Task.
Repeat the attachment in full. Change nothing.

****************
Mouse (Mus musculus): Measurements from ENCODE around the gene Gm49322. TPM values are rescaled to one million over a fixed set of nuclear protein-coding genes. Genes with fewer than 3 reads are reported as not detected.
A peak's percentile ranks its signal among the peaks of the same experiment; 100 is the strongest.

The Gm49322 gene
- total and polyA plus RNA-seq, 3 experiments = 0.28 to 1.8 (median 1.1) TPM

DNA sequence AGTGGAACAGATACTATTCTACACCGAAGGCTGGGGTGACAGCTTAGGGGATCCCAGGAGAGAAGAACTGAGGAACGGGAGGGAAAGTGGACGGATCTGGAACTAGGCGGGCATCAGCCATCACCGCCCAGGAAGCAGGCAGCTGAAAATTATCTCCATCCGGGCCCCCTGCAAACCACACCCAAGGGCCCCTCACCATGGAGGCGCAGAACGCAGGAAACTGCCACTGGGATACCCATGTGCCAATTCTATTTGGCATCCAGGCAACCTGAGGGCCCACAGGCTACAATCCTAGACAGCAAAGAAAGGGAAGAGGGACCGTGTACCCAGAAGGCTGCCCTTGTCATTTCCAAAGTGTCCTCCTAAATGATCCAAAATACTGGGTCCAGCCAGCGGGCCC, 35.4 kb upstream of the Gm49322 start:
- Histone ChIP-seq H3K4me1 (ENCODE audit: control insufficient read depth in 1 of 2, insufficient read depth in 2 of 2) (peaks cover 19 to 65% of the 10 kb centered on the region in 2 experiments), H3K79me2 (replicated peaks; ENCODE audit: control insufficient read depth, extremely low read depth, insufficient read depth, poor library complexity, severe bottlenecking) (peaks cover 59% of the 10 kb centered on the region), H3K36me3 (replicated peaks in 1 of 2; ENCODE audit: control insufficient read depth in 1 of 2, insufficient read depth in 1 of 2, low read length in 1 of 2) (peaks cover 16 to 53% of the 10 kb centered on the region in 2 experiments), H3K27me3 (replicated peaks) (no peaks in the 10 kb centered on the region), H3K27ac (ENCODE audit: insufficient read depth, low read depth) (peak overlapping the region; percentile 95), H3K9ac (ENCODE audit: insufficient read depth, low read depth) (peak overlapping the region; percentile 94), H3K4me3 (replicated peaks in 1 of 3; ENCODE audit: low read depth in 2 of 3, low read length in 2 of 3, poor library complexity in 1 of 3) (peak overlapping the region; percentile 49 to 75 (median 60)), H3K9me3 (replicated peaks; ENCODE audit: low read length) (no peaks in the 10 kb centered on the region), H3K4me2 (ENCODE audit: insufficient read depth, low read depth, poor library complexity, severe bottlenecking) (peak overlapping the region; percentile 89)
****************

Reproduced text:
Mouse (Mus musculus): Measurements from ENCODE around the gene Gm49322. TPM values are rescaled to one million over a fixed set of nuclear protein-coding genes. Genes with fewer than 3 reads are reported as not detected.
A peak's percentile ranks its signal among the peaks of the same experiment; 100 is the strongest.

The Gm49322 gene
- total and polyA plus RNA-seq, 3 experiments = 0.28 to 1.8 (median 1.1) TPM

DNA sequence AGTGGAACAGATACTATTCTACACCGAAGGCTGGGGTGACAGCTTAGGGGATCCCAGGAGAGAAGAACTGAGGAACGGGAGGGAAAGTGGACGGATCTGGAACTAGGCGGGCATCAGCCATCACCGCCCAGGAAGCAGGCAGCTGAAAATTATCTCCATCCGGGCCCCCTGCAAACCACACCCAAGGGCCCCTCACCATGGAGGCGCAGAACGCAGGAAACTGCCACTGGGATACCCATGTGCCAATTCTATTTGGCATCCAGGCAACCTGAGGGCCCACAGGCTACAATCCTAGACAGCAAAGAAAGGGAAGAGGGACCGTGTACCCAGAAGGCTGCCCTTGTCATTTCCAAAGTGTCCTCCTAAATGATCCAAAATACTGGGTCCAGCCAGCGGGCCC, 35.4 kb upstream of the Gm49322 start:
- Histone ChIP-seq H3K4me1 (ENCODE audit: control insufficient read depth in 1 of 2, insufficient read depth in 2 of 2) (peaks cover 19 to 65% of the 10 kb centered on the region in 2 experiments), H3K79me2 (replicated peaks; ENCODE audit: control insufficient read depth, extremely low read depth, insufficient read depth, poor library complexity, severe bottlenecking) (peaks cover 59% of the 10 kb centered on the region), H3K36me3 (replicated peaks in 1 of 2; ENCODE audit: control insufficient read depth in 1 of 2, insufficient read depth in 1 of 2, low read length in 1 of 2) (peaks cover 16 to 53% of the 10 kb centered on the region in 2 experiments), H3K27me3 (replicated peaks) (no peaks in the 10 kb centered on the region), H3K27ac (ENCODE audit: insufficient read depth, low read depth) (peak overlapping the region; percentile 95), H3K9ac (ENCODE audit: insufficient read depth, low read depth) (peak overlapping the region; percentile 94), H3K4me3 (replicated peaks in 1 of 3; ENCODE audit: low read depth in 2 of 3, low read length in 2 of 3, poor library complexity in 1 of 3) (peak overlapping the region; percentile 49 to 75 (median 60)), H3K9me3 (replicated peaks; ENCODE audit: low read length) (no peaks in the 10 kb centered on the region), H3K4me2 (ENCODE audit: insufficient read depth, low read depth, poor library complexity, severe bottlenecking) (peak overlapping the region; percentile 89)